A new bridge has been lifted into place at Eton College Rowing Centre at Dorney Lake near Windsor. The latest employment and skills figures published by the ODA show that 6,277 people are currently working on the Olympic Park construction site and 2,887 people are working on the Olympic Village. London 2012 has launched its Young Leaders Programme The new pumping station building in the south of the Olympic Park is now operational, together with a new sewer network. Mayor of London, Boris Johnson, has welcomed the International Olympic Committee's commitment that, where possible, the ‘Games Family’ will be encouraged to use London's public transport system during the 2012 Games. The engineering project to create a new link into the Olympic Park beneath the busy A12 dual-carriageway has been completed on schedule. Skanska has been appointed to deliver the southern section of parklands in the Olympic Park including the London 2012 Garden. The cable net roof of the Olympic Stadium has been lifted into place, ensuring that the Stadium project remains on target for completion by the summer of 2011.


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Danny Hart of Redcar won the downhill mountain biking world championship in Austria on his eighteenth birthday and is happy to acknowledge the part played by Tees Valley Leisure in his success. “I think the secret of my success is training,” he said. “I go to the Redcar Leisure Centre gym three times a week. The leisure centre has all the facilities and the gym is well-equipped. Dedication is so important and I’ll be working hard for the next season, because I’m moving up to the senior league.” Alan Mitchell of Redcar Leisure Centre said Tees Valley Leisure were impressed by Danny’s achievements. “We’re delighted to be helping such an outstanding sportsman to take on the world,” he said.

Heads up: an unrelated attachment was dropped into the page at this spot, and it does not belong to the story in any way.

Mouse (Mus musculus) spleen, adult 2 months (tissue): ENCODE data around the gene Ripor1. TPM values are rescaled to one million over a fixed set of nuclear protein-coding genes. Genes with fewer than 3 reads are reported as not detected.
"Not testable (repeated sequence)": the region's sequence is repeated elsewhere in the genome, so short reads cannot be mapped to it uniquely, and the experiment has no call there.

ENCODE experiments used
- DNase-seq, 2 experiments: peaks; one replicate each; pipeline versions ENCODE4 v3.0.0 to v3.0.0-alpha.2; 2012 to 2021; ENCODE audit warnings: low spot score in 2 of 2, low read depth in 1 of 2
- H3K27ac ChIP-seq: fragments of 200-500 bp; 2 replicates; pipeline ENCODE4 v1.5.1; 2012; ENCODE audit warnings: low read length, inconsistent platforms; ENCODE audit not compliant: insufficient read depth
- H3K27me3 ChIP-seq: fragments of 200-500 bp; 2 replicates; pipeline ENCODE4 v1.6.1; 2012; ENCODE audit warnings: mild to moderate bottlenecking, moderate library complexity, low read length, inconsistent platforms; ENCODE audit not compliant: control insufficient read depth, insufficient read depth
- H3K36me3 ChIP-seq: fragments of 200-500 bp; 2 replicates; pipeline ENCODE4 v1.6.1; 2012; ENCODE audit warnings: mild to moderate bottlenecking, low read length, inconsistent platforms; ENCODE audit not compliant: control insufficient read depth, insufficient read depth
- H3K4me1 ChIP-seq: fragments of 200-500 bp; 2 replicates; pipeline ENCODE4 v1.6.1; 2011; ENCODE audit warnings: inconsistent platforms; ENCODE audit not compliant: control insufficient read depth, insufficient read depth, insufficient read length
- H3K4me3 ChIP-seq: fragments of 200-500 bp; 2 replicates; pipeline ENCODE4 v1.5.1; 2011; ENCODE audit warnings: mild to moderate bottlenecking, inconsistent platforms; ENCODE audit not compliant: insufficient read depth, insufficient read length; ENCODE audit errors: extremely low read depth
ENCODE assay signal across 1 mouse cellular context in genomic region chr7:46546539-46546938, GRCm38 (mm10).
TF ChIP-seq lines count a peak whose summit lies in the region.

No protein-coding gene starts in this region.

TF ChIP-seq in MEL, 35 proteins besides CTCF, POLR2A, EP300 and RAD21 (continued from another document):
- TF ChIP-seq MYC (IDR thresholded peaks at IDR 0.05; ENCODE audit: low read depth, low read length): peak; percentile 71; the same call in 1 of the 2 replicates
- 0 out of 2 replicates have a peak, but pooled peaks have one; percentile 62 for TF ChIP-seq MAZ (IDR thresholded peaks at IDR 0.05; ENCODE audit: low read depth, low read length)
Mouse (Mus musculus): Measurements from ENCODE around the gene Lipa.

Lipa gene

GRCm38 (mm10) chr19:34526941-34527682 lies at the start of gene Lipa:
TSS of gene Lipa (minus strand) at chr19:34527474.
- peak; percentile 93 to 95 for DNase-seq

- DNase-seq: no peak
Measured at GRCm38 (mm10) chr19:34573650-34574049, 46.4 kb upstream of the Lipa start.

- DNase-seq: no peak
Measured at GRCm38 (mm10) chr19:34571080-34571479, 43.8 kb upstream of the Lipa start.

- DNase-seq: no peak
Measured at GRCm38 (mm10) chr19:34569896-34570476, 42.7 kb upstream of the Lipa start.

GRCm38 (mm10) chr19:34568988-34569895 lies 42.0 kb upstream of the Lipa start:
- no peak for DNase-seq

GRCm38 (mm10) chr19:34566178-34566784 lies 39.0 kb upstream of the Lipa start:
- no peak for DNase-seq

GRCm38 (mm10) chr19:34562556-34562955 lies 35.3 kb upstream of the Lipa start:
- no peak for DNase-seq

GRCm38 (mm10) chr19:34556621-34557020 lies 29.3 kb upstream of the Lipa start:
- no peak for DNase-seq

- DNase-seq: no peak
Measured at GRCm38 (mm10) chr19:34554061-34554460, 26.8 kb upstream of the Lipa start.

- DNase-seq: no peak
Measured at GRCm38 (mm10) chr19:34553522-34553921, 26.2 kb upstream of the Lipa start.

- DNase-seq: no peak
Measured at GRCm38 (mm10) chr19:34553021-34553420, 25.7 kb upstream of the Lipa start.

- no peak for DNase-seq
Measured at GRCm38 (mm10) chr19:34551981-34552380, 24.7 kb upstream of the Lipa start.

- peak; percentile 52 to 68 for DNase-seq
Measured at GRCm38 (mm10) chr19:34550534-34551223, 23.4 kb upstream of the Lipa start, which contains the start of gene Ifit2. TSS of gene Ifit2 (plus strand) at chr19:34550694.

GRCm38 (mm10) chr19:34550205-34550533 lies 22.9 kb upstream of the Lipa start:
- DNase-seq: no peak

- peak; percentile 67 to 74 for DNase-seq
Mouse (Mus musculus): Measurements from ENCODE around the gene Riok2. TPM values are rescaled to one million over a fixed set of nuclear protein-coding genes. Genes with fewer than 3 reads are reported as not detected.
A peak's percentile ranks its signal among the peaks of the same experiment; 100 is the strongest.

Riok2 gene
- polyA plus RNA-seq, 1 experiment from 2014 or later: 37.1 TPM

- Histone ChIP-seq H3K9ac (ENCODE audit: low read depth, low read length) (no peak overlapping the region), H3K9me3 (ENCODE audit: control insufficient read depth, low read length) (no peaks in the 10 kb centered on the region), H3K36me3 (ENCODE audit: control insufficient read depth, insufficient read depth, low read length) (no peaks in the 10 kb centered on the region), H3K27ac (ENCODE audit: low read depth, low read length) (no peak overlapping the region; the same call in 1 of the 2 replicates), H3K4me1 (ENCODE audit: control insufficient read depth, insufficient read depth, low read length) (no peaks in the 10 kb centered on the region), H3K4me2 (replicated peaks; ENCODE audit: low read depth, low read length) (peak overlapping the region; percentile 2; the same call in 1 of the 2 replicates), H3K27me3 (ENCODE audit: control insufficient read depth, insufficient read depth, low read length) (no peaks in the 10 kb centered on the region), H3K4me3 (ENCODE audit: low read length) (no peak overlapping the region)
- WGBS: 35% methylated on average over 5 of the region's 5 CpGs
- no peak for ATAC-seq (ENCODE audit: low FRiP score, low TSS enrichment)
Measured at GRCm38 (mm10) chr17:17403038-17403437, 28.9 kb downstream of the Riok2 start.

London wetlands: landscaping works in the north of the Olympic Park show the riverbanks taking shape. 100 hectares of parklands will provide a colourful and festival atmosphere for London 2012 and afterwards become the largest new urban park in the UK for over 100 years.